Along the Grapevine


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Japanese Quince Ketchup

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Since I began writing about foraging over five years ago, I have learned that there are more than just wild plants which are usually overlooked for their culinary uses. Sometimes decorative plants which we have deliberately planted solely for their aesthetic appeal can also provide sustenance and flavour, and are as interesting to use as their wild cousins. Lately I have learned to use some of these landscaping plants such as solomon seel, hostas and roses to name just a few.

My Japanese quince bushes (chaenomeles) which I planted from seed a few years ago are just such a plant, and if you happen to have any of these in your garden, there is no need to just let the fruit drop and leave an unsightly mess. And this is the best time of year to harvest them, even after a few light frosts. If you have access to real quinces, (cydonia oblonga), they can be used in this or any of the recipes I have previously written, Japanese quince pastejelly and chutney.

This recipe is for a simple condiment, not so much a recipe as a method. Quantities, spices and sweetness can vary according to your preferences, but I will describe the process and ingredients I used as a start.

I had about two dozen small fruit, most of them still green. I placed the entire fruits in a pot, covered them with water, and cooked them gently until they were completely soft. I also added one red chili pepper to the pot, even though I wasn’t sure at that moment what I was making. Other spices, such as anis, cinnamon or ginger would also be good. Once the fruit was soft, I strained it and returned everything to the pot. At this point, it is very liquid.DSC03623.JPG

Continue to cook until it thickens, stirring occasionally to avoid scorching. When it is almost at the desired thickness, add some sugar, balsamic vinegar, and a little salt. At this point I measured two cups of fruit to which I added 1/2 cup brown sugar and 1/4 cup balsamic vinegar. It then only needs to be cooked until it reaches the desired consistency. And that’s it!

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This makes a fairly tart ketchup, although the level of sweetness is entirely up to you. If using as a glaze, for example, some extra sugar could be added. It can be used anywhere you would the tomato version, and with its intense, exotic flavour, you may find this a preferable alternative.


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Cranberry and Sea Buckthorn Sauce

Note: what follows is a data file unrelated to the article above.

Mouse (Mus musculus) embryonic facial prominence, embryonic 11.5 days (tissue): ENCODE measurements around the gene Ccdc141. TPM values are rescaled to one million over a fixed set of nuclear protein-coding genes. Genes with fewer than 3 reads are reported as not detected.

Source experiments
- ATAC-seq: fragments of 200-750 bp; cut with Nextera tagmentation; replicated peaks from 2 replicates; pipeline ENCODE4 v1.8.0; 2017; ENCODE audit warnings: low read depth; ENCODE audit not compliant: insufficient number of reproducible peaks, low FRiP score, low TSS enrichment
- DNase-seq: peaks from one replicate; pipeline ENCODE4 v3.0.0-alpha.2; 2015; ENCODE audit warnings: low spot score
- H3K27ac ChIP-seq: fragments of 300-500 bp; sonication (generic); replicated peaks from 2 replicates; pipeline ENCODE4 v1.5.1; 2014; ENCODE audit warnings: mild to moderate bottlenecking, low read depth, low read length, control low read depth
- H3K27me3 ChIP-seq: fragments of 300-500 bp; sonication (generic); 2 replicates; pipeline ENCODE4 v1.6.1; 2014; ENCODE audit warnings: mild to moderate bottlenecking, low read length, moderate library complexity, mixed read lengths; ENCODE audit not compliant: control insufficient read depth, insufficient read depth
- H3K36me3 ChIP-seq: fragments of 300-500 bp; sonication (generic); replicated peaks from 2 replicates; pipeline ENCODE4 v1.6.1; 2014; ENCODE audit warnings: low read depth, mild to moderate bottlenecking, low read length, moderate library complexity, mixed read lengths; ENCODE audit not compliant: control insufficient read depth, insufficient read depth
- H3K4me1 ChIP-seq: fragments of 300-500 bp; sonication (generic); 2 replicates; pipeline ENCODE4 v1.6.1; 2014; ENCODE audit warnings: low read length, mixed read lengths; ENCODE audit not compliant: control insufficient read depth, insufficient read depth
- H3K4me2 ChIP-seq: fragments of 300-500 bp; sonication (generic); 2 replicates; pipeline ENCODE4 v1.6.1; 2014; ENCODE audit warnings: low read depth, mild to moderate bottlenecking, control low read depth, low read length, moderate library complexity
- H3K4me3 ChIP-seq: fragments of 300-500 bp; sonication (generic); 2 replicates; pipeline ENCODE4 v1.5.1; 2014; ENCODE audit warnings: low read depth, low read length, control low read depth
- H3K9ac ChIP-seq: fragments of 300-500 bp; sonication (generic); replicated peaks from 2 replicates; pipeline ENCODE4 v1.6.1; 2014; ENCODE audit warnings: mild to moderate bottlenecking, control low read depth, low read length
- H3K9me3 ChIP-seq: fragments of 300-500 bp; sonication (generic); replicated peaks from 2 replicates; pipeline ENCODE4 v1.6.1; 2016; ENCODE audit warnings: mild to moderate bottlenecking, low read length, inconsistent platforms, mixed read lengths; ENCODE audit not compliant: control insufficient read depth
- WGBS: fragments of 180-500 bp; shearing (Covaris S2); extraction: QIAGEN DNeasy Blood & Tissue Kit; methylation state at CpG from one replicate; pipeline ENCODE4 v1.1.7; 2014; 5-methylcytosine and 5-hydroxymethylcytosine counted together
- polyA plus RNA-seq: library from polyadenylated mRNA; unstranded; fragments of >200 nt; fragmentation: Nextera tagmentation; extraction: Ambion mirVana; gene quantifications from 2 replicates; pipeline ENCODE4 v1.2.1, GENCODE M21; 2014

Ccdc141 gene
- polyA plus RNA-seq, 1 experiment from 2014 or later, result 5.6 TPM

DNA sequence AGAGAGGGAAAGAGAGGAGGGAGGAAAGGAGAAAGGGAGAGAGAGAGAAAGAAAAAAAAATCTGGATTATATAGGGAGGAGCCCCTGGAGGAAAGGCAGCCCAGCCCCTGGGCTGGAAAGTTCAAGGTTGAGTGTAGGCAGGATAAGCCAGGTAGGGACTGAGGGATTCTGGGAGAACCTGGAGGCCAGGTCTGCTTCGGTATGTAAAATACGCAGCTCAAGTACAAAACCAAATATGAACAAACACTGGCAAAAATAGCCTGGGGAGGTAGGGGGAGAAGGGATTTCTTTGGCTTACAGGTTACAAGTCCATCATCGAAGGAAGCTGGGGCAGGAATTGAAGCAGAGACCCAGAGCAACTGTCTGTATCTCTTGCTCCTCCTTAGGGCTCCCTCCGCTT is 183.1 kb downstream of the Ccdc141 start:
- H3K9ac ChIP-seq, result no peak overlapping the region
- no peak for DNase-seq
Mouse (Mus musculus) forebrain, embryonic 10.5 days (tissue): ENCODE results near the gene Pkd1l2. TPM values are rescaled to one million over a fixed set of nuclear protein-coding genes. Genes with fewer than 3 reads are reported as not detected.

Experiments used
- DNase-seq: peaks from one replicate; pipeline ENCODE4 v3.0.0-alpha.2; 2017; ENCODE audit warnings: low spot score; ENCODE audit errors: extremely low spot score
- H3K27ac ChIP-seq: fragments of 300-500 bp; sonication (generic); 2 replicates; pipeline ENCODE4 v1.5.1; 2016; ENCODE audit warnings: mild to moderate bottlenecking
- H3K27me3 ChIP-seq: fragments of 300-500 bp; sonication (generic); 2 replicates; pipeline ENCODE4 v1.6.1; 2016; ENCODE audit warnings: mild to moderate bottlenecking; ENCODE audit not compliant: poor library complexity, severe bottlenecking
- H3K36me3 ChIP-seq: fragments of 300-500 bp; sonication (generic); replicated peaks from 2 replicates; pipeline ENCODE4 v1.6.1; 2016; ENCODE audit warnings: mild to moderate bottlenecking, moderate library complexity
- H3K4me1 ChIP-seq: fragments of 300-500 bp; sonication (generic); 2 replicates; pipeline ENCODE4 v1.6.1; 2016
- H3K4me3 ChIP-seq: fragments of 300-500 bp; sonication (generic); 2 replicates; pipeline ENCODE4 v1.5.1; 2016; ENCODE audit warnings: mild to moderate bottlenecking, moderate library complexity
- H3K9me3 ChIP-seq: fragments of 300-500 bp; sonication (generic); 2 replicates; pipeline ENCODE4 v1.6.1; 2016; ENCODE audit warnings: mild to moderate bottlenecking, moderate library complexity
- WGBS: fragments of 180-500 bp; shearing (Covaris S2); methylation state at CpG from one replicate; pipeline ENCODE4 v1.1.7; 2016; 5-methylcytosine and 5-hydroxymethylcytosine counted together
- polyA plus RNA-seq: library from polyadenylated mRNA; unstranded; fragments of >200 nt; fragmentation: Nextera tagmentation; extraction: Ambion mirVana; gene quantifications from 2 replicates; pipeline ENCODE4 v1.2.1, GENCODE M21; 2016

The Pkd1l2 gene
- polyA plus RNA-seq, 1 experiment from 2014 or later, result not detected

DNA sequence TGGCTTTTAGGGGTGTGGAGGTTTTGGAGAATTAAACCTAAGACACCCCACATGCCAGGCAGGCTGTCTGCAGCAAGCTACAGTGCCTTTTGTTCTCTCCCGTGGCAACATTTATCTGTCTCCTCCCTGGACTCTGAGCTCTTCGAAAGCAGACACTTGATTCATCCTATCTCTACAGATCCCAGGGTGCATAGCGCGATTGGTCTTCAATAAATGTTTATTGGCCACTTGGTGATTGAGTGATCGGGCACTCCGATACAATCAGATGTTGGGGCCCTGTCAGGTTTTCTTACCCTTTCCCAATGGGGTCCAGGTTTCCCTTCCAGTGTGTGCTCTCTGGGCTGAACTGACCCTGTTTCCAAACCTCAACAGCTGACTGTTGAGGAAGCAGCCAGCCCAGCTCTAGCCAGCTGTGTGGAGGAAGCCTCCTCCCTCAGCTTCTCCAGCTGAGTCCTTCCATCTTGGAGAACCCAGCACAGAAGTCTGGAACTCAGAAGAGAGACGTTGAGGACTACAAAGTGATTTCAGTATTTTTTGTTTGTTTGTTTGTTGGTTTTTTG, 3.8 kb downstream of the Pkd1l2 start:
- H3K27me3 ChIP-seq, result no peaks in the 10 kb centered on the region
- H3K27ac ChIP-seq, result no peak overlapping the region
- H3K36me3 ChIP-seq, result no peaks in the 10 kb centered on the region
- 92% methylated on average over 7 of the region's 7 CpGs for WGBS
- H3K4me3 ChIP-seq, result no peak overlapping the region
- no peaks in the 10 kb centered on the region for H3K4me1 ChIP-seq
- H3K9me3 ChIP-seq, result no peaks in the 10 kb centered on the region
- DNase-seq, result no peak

A delicious variation of the classic cranberry sauce, this recipe combines beautifully the tart fruity flavour of sea buckthorn with cranberries.

This Thanksgiving weekend in Canada I have been hearing lots of discussion on the topic of traditional dishes for this celebration. Among the things I have learned, cranberry sauce is a must, but few people actually like it. I suspect they are talking of the tinned variety, in which case the disdain is well earned, but cranberry sauce is arguably the easiest part of the menu, and making it with fresh berries is about as easy as boiling water. I usually just mix it with a little sugar or honey and water, and if available orange juice instead of water and some orange zest. It goes well not just with the turkey and dressing, but with any vegetarian alternative, with crackers and cheese, and best of all in sandwiches.

This year I decided to add some of my own garden produce – namely sea buckthorn which is now ripe and ready to be picked. If you are not familiar with this berry, please refer to this post. Although this berry is not native to here, it is making its way into markets as its nutritional benefits and sharp flavour are becoming recognized.DSC01282The best way to extract the juice from these berries is to cook them in a pot with a little water for a few minutes, then strain them. The less water you use, the better, but be sure to use enough the pot doesn’t boil dry.

For my cranberry sauce, I used 4 cups of fresh (or frozen) cranberries, 1/2 cup honey (or sugar) and 1 cup of strained sea buckthorn juice. Heat to a gentle boil until the berries start to pop and are all soft. Add more sugar or honey to  taste if you want a sweeter sauce.

DSC03235.JPGDon’t worry if it looks a little runny – it will thicken as it cools. Store any leftovers in a covered jar in the fridge where it will keep for at least 2 weeks. This recipe may even be the biggest hit of your festive dinner this year.

Linked to: Fiesta Friday #140, Hostess at Heart and Fabulous Fare Sisters.


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Green Tomato Ketchup

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I don’t suppose I am the only one who had a lot of unripened tomatoes before the frost hit last week. I picked all I could, and tried to think of the quickest and easiest way of using them, but at the same time making something worth the effort.

Just as I was pondering all this, I came across this recipe by Chef Stef at The Kiwi Fruit for a green tomato drink  which I made one batch of. It was, as she promised, delicious – hot or cold, or even spiked. Something like a salad in a glass.

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Wondering what to do with the rest, it occurred to me I had never made ketchup from green tomatoes before, and as ketchup is such a useful staple, it seemed like the best idea for using up the rest of my unripe harvest. In order to make a recipe I could safely can, I looked on line for a tested recipe which you can find here. I made a few changes, adding a bit of ginger, pureeing the mixture and skipping the salting step. I made only half the recipe and ended up with roughly 6 cups.

Green Tomato Ketchup

Ingredients

3 lbs green tomatoes

1 1/2 lbs onion

1 Tbsp salt

1 inch of fresh ginger

1 12 cups cider vinegar

1 3/4 cup sugar

3 Tbsp pickling spices

Method

Chop the tomatoes, onion and ginger and place in a pot. Add salt and vinegar and cook until softened. Puree them in a blender and return to the pot. Add sugar and the spices tied up in a piece of cheesecloth. Bring to a boil and simmer until the mixture thickens, between 40 minutes and a hour.